If I have one contention with the gunplay, it’s that there is no way to remove the kill indicator. Years ago, titles like Resident Evil 4 and Chronicles of Riddick Butcher Bay made strides towards realism in games, innovating by reducing the player’s HUD and relying on laser-sighted weapons. Black Ops II, in more ways than one, feels like a regression. What’s next? Is Black Ops III going to remove regenerating health and re-introduce health packs?

War Of All Ages

Multiplayer has been the meat of this multi-billion dollar franchise for years. If you’re a fan of its fluid and frenetic firefighting, the latest COD will satisfy; if you’re not, there’s nothing to entice skeptics. You spawn, you sprint around some rubble, you spot an enemy, you shoot first or you drop before you can blink. It’s quick and reflex-driven, and it all takes place in the future setting of the game, so you won’t be killing clans with Kalashnikov.

The meat of the game remains online. And it’s no mystery.

One thing that’s new is the ‘Pick’ 10 system. Essentially, this give you complete freedom over you load-out, allowing you to mix and match weapons and perks. Whereas before you were confined to a primary weapon, a secondary weapon, a grenade, and a perk, now you can opt to throw in that extra perk in place of that grenade you rarely rely on, or stack yourself with weapons, etc.

Zombies makes another return, which began as sort of an obscure bonus mode in Treyarch’s World at War but has since become standard. As always, you’re holed up in a house and defend your stronghold from wave after wave of undead until your inevitable death, boarding up windows, buying weapons, and picking up bonuses that max out your ammo, award point multipliers, and obliterate zombies with a nuclear bomb. It’s good fun that’s best enjoyed in the co-operative company of a few buddies and a box of pizza.

Vulnerable Veteran

Black Ops II is a bit of an eyesore. While many of the missions showcase attractive environmental effects and texture – notably one that has you hang-glide off a cliff in the pouring rain – their corridor design renders that beauty irrelevant. Most concerning is Treyarch’s ever-persistent visual fidelity, the miscalculated mindset that ‘next-gen’ is defined by a gloss of paint. Sure, in most circumstances, Black Ops II looks better than previous COD games, but characters still move in the same awkward, machine-like manner. When the movement of a soldier had been so perfectly captured in Unreal 3 titles like Gears six years ago, why is COD still subject to the same untidy animation? It may look acceptable for a 2012 game, but it still feels like a 6th Generation title, not a 7th.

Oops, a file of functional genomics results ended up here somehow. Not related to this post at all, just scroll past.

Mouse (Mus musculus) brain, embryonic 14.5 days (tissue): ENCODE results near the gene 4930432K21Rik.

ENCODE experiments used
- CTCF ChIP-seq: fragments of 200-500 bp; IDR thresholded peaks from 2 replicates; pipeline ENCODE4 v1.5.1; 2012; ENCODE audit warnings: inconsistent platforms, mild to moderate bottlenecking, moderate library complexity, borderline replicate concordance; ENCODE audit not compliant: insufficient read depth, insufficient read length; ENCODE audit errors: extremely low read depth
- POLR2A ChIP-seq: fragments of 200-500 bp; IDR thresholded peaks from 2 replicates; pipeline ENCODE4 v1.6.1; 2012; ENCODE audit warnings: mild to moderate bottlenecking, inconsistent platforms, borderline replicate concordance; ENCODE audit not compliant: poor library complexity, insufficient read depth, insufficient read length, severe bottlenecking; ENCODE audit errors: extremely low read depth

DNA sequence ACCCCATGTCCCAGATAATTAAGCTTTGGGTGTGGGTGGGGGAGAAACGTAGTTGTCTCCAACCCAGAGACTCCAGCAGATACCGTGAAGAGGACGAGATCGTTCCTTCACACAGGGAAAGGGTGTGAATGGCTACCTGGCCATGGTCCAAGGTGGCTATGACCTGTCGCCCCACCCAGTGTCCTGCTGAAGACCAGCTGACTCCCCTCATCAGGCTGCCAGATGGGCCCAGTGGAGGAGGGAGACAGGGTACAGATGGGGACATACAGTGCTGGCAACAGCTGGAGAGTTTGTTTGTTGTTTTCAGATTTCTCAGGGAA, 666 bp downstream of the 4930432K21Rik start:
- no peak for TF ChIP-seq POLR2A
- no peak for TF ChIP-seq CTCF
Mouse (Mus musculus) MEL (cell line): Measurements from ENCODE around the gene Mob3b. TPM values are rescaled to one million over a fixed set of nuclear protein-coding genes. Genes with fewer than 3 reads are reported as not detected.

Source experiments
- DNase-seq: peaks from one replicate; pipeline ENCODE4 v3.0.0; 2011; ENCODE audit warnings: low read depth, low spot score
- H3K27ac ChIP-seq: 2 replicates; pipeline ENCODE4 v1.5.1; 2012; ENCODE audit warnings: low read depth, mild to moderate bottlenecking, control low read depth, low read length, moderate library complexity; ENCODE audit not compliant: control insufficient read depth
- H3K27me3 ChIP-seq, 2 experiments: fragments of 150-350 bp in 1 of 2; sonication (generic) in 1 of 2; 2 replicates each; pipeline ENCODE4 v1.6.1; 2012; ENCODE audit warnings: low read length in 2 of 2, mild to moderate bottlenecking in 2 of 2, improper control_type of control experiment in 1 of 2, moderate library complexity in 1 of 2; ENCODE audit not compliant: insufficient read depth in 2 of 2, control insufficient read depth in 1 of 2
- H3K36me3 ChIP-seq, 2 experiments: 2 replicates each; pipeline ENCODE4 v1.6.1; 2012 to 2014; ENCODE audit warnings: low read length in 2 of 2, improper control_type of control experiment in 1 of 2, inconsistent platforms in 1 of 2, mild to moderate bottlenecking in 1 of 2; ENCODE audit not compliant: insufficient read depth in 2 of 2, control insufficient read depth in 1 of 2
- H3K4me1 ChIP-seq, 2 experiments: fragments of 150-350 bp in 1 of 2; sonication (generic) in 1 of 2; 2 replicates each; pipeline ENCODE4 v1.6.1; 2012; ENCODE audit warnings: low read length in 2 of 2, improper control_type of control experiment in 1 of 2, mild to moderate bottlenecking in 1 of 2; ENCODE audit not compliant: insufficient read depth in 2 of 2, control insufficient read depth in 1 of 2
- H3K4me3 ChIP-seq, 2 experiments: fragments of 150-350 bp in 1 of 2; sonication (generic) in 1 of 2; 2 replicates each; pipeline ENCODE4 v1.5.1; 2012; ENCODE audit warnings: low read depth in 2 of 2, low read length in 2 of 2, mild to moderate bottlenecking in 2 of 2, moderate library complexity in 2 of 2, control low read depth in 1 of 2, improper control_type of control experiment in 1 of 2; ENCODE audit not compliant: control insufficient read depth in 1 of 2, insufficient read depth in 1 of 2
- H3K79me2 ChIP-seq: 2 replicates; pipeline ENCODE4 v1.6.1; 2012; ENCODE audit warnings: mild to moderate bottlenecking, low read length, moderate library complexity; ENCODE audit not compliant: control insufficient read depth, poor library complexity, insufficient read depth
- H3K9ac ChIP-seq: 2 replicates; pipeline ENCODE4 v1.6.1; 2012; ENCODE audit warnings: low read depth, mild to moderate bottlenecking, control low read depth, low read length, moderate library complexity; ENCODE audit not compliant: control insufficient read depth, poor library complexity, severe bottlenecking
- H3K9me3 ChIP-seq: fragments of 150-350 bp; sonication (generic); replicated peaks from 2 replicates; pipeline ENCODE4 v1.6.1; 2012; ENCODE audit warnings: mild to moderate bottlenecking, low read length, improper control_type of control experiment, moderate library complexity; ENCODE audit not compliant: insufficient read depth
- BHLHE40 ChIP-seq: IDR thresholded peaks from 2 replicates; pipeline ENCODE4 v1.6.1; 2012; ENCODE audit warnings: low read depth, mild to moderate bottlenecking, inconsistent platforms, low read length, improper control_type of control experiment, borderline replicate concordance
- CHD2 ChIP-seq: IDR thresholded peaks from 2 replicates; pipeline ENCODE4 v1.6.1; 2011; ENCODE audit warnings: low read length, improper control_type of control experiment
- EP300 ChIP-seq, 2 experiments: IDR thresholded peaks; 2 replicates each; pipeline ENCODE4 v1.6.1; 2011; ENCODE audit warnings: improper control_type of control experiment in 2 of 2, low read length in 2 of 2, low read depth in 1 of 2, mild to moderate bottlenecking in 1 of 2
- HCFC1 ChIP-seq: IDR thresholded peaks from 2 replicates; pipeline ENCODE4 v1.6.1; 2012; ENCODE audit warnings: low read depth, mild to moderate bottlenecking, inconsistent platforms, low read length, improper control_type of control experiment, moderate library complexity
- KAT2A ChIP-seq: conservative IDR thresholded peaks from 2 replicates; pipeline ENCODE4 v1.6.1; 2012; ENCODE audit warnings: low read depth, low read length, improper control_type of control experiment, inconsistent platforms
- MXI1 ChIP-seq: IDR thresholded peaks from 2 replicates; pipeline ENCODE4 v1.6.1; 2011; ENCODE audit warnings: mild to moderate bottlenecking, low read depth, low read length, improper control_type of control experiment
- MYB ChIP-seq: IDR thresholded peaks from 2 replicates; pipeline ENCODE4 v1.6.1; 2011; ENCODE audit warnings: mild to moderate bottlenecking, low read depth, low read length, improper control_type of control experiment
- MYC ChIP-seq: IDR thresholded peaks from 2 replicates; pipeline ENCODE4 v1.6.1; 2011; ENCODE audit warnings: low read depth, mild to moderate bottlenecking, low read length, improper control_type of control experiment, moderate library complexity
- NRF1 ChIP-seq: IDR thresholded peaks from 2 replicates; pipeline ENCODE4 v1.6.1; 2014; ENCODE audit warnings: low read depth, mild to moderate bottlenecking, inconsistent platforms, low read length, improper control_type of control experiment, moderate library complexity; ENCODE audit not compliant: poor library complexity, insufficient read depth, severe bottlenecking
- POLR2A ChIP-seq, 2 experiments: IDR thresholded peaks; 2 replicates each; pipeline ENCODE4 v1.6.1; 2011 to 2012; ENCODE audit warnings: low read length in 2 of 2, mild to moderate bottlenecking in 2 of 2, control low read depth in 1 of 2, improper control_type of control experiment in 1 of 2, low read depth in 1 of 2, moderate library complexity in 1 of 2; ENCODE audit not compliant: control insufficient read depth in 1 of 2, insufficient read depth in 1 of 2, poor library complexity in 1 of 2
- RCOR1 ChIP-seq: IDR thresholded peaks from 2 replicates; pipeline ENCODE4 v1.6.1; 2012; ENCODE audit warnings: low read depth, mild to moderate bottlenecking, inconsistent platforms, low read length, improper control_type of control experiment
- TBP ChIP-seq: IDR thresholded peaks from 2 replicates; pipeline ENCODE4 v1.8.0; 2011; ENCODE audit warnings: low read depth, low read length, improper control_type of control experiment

The sound is par for the course. An A-list voice-over cast including Gary Oldman and Sam Worthington supply a standard action hero’s performance, while the gruff wise-ass monologues of James Burns, rife with comical cursing, sound like snippets out of a Die Hard film. The intensity of warfare is captured well enough, but the driving score and far-fetched movie plot naturally diminish the realism of war that early COD titles nailed on the battlefields of Europe.

Black Ops II is an honest effort at moving the Call of Duty franchise forward, but this effort is superficial and in the end is more of a step back for not just the license, but for video games. Too often stripping the player of control via numerous cut-scenes and quick-time events, too often belittling you with ‘Follow’ indicators and ‘Kill’ crosshairs, and too often leaning on its summer flick script over the once thrill-packed re-creation of warfare,. The campaign of Black Ops II is exciting at times, but when a hundred soldiers charge at you, and you find yourself yawning, you know something is wrong; in this case, ‘wrong’ means nothing new. Ageing graphics and animations also fail to prove that COD is benefiting creatively from its ‘1 title a year’ force-fed production. The multiplayer is the only reason you should be buying the game, but even in its online suite, Treyarch has not sufficiently answered the call and mustered an experience you can’t enjoy on any number of previous releases.

Prefer moving pictures and sound? Then watch the video review here

Call of Duty: Black Ops II was reviewed on Xbox 360.

Cannon Fodder